Indeed, a founding principle of the engineering consists of decomposing a complex task into several more simple tasks. In computer science, this concerns decomposing/dividing a piece of software into modules. The evaluation of security is thus simplified because the evaluator does not need to evaluate a complete monolithic system but rather a set of smaller distinct modules and their couples.
Implementing a virtualization solution to realize the support of an MILS architecture is acceptable if it is proven to guarantee the four intrinsic properties of MILS:
the solution is non-bypassable: i.e. a guest cannot communicate without passing through the safety controls imposed by the host system;
the solution is evaluatable: the correct and valid operation of the virtualization system (and therefore the host) can be formally proven;
the solution is always-invoked: communication is controlled not only for the first message but for every message exchanged;
the solution is tamperproof: it prevents any modification that has not been explicitly authorized.
These properties are gua
ranteed by evaluating the security of the solution [OMA 05]. Evaluation is complex for small systems; and it is just as complex for minimalist systems (micro-systems), which are dedicated to system virtualization and their separation, known as separation micro-kernels. These separation kernels ensure that temporal and spatial separation concepts between programs and the control of information stream are implemented.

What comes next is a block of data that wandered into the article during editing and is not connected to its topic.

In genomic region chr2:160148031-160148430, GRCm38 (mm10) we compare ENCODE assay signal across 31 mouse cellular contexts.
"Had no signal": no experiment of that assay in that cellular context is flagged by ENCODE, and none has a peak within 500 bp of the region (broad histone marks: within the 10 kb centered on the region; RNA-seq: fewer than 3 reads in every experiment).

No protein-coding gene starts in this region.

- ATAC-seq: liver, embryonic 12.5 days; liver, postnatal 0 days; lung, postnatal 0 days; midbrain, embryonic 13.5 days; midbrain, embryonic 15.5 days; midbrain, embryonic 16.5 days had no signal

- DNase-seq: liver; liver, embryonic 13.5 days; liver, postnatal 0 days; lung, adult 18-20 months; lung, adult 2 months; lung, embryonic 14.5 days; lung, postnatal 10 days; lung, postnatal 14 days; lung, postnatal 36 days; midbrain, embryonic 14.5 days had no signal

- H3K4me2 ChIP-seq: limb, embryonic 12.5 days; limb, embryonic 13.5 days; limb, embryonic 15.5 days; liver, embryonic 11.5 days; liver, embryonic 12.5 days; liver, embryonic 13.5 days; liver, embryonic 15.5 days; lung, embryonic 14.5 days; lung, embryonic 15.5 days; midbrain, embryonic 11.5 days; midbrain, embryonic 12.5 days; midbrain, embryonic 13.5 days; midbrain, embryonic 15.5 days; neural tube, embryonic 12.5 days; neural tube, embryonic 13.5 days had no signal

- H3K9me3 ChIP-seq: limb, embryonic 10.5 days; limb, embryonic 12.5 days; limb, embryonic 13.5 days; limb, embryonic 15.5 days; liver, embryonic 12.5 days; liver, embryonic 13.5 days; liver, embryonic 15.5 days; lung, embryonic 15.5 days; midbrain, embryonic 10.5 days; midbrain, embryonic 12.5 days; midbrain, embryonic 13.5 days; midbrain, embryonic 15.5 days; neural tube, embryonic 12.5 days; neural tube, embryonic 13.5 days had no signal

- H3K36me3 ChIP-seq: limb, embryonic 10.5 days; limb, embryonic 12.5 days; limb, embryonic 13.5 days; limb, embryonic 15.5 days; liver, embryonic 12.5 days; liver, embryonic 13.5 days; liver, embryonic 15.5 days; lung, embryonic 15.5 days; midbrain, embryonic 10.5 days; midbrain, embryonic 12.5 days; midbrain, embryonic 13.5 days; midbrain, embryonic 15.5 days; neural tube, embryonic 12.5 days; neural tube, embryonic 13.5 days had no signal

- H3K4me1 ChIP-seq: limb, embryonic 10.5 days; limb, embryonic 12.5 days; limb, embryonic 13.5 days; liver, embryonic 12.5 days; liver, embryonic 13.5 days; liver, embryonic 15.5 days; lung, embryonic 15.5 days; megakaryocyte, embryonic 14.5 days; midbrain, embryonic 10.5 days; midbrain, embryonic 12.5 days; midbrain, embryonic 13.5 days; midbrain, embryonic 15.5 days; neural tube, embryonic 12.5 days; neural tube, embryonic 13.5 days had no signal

The kernel ensures that each program and its virtual machine can use the real resources during the time that is assigned to them. A program cannot encroach upon another and steal its execution time. We therefore speak of the temporal separation between the two VMs.
The kernel also guarantees that a real-resource cannot simultaneously be assigned to two virtual machines. Address spaces for the memory and the input/output are shared during the configuration of the separation kernel: this is known as the partitioning of the address space. Then each time a resource is accessed, the kernel verifies that the virtual machine has authorized access and blocks the access attempt where necessary. The kernel therefore ensures the spatial separation between VMs.
Similarly, VMs can have channels dedicated to intercommunication. These channels are managed by the separation kernel (and not directly by the underlying electronics). The kernel then ensures the form of the communications: verification of the maximum length of the messages sent, access authorization, marking received messages, etc.
Figure 2.2. Architecture of a MILS system
As illustrated in Figure 2.2, each virtual machine in a MILS system is executed independently of its homologs. Seen from the host...